The core challenges of ADHD include inattentiveness, impulsiveness, and hyperactivity. In addition to these core difficulties, children with ADHD can experience secondary challenges which are directly related and associated with their experience to other people’s reactions. These difficulties can include (Cooper & O’ Reagan, 2001):
- I am always getting into trouble at home and school because I do things wrong, or I do the wrong thing, or I do not finish things.
- My parents and teachers are disappointed in me.
- People are unfair. Even thought I try very hard people always seem to complain that I am lazy.
- I do not see things the way that other people see them.
- I do not seem to understand how people think and feel.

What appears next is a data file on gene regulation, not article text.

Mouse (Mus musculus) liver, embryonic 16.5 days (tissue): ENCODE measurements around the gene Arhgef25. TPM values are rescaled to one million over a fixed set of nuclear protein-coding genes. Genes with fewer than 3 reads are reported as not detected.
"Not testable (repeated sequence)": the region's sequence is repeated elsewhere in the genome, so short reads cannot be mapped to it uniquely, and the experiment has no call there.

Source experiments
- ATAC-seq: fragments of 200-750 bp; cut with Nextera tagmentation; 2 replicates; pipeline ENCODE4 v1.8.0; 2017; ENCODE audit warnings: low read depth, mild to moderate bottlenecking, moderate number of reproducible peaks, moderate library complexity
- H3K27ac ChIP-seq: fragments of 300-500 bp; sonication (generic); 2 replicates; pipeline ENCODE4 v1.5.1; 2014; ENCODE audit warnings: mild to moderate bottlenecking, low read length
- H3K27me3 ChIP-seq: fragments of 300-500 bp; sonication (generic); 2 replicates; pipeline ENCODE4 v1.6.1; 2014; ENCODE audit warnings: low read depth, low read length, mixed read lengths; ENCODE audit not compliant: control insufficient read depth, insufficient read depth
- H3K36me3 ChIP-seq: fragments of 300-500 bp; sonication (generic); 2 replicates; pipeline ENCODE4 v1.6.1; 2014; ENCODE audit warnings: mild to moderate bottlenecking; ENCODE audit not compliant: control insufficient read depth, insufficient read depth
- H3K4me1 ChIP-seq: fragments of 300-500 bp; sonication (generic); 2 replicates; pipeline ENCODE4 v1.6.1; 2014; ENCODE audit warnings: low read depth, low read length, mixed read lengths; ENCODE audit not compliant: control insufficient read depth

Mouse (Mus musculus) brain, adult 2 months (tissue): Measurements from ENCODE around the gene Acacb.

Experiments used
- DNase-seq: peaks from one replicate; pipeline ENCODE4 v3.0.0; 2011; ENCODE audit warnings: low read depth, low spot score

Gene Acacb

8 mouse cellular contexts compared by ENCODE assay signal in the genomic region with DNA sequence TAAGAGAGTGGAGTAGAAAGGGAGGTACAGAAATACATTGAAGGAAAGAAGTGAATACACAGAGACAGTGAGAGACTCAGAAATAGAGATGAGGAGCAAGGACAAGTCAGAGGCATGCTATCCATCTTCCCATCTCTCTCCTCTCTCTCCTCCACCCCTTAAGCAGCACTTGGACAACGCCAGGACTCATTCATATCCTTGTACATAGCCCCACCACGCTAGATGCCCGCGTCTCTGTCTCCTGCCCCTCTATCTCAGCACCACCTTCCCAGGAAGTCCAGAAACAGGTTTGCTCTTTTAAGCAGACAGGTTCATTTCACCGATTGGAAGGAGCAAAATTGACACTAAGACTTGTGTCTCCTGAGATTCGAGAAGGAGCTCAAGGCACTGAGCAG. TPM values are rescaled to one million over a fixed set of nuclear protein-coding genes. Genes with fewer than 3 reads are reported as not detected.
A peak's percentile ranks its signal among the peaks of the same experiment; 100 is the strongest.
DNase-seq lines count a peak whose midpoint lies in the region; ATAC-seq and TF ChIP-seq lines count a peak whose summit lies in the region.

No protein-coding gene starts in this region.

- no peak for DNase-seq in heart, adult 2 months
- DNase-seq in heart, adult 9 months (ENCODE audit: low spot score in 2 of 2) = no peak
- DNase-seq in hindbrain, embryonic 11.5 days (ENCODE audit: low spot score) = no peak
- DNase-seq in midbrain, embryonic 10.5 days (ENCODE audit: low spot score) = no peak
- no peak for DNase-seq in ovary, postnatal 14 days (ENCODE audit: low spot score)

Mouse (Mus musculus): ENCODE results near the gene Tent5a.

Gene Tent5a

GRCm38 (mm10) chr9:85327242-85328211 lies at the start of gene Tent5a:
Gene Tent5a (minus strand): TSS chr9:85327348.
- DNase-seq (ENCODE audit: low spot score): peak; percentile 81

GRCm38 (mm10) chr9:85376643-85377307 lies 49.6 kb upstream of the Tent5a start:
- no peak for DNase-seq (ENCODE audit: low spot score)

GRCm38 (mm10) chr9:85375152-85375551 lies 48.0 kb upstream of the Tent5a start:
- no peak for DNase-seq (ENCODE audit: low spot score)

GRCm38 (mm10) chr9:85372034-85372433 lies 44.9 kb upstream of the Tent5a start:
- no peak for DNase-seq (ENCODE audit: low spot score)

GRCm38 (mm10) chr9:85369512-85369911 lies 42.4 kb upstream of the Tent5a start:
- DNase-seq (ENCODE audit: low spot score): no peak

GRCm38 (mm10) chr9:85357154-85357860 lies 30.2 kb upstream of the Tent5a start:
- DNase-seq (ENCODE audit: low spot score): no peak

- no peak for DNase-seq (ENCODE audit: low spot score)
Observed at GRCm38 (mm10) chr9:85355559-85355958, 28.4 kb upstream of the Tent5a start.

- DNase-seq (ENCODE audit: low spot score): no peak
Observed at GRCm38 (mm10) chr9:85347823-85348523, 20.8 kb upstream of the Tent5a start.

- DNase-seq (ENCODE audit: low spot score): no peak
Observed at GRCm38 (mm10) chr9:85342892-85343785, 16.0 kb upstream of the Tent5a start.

- I feel like an alien
- People sometimes think I am odd.
- People often ignore and do not like me.
- Sometimes people laugh at me.
- I have difficulty getting on with other people.
- Sometimes I get very miserable because of these problems, and sometimes this makes me angry.
- I wish people would leave me alone.
- I always forget things.
- I am no good at schoolwork.
- I am useless at just about everything.
ADHD is chronic and symptoms are often developmentally stable across the lifespan. Approximately 70-80% of children with ADHD will not outgrow their symptoms in adolenscence and will continue to have problems in school, with their families and with their peers (Barkley, n.d,; Wender, 2000).